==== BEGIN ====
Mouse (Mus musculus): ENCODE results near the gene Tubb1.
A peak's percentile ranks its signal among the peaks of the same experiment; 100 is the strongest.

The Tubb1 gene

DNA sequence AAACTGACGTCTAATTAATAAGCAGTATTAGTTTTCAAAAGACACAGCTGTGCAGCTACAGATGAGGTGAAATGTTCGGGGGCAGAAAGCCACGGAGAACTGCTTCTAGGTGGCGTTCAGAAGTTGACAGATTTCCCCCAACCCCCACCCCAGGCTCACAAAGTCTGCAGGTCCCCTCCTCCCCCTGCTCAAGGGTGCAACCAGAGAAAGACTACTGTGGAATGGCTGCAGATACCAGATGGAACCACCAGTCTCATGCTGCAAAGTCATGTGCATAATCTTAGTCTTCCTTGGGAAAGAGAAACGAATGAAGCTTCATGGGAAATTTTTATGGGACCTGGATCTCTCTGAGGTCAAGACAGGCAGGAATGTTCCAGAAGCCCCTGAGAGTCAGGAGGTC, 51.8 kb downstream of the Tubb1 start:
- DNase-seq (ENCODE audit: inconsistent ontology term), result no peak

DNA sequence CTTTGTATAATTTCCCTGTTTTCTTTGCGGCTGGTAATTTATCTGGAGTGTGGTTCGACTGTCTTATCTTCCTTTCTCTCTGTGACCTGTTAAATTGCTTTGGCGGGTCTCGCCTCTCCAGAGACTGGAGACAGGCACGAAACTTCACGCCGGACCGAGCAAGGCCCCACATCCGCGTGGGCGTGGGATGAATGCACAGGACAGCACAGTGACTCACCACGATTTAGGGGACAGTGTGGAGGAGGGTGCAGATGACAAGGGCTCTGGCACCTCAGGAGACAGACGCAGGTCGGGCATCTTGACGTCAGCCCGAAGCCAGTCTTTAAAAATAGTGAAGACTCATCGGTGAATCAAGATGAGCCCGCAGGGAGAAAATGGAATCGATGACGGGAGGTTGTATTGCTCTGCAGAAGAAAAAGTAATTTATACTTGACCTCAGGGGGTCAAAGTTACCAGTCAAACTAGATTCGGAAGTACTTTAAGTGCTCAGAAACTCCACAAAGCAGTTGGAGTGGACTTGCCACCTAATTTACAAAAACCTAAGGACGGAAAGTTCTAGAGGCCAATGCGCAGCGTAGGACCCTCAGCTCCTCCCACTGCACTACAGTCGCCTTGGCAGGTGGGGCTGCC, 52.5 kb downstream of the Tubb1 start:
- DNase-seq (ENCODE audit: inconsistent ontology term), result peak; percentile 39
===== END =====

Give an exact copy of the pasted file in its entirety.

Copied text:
Mouse (Mus musculus): ENCODE results near the gene Tubb1.
A peak's percentile ranks its signal among the peaks of the same experiment; 100 is the strongest.

The Tubb1 gene

DNA sequence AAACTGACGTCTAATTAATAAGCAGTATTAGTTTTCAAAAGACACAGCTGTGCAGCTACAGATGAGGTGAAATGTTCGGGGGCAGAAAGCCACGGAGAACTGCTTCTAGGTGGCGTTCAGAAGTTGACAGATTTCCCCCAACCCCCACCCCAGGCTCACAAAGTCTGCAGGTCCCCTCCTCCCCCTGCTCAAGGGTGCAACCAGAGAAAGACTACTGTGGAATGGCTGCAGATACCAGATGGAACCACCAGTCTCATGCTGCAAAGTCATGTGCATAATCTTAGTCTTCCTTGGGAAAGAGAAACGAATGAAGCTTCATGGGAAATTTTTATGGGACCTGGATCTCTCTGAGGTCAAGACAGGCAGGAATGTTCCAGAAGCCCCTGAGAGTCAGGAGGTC, 51.8 kb downstream of the Tubb1 start:
- DNase-seq (ENCODE audit: inconsistent ontology term), result no peak

DNA sequence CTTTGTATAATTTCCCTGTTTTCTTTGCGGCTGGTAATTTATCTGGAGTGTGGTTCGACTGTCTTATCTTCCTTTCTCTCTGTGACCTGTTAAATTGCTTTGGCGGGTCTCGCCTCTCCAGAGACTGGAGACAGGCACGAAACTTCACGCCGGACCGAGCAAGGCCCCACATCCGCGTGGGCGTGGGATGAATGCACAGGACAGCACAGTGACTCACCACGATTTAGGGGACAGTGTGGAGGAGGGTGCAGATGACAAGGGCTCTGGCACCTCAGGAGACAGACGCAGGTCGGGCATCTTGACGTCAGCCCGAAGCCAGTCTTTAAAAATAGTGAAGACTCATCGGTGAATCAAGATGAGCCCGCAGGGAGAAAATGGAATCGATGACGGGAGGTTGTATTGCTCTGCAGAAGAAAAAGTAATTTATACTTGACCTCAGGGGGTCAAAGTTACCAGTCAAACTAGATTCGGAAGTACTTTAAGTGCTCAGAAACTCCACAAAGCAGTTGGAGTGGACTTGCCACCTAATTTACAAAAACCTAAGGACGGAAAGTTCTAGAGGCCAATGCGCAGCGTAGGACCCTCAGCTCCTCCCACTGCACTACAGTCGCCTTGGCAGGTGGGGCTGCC, 52.5 kb downstream of the Tubb1 start:
- DNase-seq (ENCODE audit: inconsistent ontology term), result peak; percentile 39